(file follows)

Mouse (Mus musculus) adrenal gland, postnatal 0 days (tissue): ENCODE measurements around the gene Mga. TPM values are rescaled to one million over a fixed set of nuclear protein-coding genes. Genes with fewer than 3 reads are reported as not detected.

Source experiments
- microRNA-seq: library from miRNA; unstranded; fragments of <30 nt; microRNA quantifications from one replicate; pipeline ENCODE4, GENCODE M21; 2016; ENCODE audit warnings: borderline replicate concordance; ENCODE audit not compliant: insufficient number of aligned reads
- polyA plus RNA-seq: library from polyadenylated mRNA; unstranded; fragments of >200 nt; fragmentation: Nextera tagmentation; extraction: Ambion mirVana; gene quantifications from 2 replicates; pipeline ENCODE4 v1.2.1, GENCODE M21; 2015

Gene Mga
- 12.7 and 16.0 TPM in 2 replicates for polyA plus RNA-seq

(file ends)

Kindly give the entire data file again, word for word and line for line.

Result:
Mouse (Mus musculus) adrenal gland, postnatal 0 days (tissue): ENCODE measurements around the gene Mga. TPM values are rescaled to one million over a fixed set of nuclear protein-coding genes. Genes with fewer than 3 reads are reported as not detected.

Source experiments
- microRNA-seq: library from miRNA; unstranded; fragments of <30 nt; microRNA quantifications from one replicate; pipeline ENCODE4, GENCODE M21; 2016; ENCODE audit warnings: borderline replicate concordance; ENCODE audit not compliant: insufficient number of aligned reads
- polyA plus RNA-seq: library from polyadenylated mRNA; unstranded; fragments of >200 nt; fragmentation: Nextera tagmentation; extraction: Ambion mirVana; gene quantifications from 2 replicates; pipeline ENCODE4 v1.2.1, GENCODE M21; 2015

Gene Mga
- 12.7 and 16.0 TPM in 2 replicates for polyA plus RNA-seq